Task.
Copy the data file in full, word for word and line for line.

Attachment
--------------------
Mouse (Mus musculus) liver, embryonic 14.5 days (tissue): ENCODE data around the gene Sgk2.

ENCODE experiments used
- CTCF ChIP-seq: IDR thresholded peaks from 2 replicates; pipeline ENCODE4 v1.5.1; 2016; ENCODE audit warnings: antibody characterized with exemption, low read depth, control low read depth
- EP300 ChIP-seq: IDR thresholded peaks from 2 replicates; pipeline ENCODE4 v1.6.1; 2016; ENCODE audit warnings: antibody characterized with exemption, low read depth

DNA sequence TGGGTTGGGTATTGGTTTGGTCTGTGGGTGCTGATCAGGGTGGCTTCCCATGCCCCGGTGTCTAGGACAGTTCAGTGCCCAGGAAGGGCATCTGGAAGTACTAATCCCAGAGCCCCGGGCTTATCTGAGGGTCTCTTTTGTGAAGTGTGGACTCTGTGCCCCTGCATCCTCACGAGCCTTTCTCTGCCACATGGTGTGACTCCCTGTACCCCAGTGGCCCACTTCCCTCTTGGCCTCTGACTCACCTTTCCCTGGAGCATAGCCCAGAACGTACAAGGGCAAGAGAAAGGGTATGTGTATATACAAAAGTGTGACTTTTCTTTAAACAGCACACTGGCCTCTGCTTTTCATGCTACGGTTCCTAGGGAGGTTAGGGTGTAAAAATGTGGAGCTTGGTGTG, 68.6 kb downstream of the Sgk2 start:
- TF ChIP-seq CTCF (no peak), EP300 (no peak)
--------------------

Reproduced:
Mouse (Mus musculus) liver, embryonic 14.5 days (tissue): ENCODE data around the gene Sgk2.

ENCODE experiments used
- CTCF ChIP-seq: IDR thresholded peaks from 2 replicates; pipeline ENCODE4 v1.5.1; 2016; ENCODE audit warnings: antibody characterized with exemption, low read depth, control low read depth
- EP300 ChIP-seq: IDR thresholded peaks from 2 replicates; pipeline ENCODE4 v1.6.1; 2016; ENCODE audit warnings: antibody characterized with exemption, low read depth

DNA sequence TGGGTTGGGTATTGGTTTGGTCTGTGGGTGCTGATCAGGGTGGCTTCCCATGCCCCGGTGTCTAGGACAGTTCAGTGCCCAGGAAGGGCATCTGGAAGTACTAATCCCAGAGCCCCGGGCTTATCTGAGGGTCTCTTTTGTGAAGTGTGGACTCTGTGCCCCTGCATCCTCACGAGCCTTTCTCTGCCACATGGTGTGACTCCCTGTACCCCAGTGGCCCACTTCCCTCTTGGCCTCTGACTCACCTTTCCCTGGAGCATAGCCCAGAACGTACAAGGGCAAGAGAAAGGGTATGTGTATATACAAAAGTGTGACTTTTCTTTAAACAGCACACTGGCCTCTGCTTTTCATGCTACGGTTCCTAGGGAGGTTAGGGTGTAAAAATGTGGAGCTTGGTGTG, 68.6 kb downstream of the Sgk2 start:
- TF ChIP-seq CTCF (no peak), EP300 (no peak)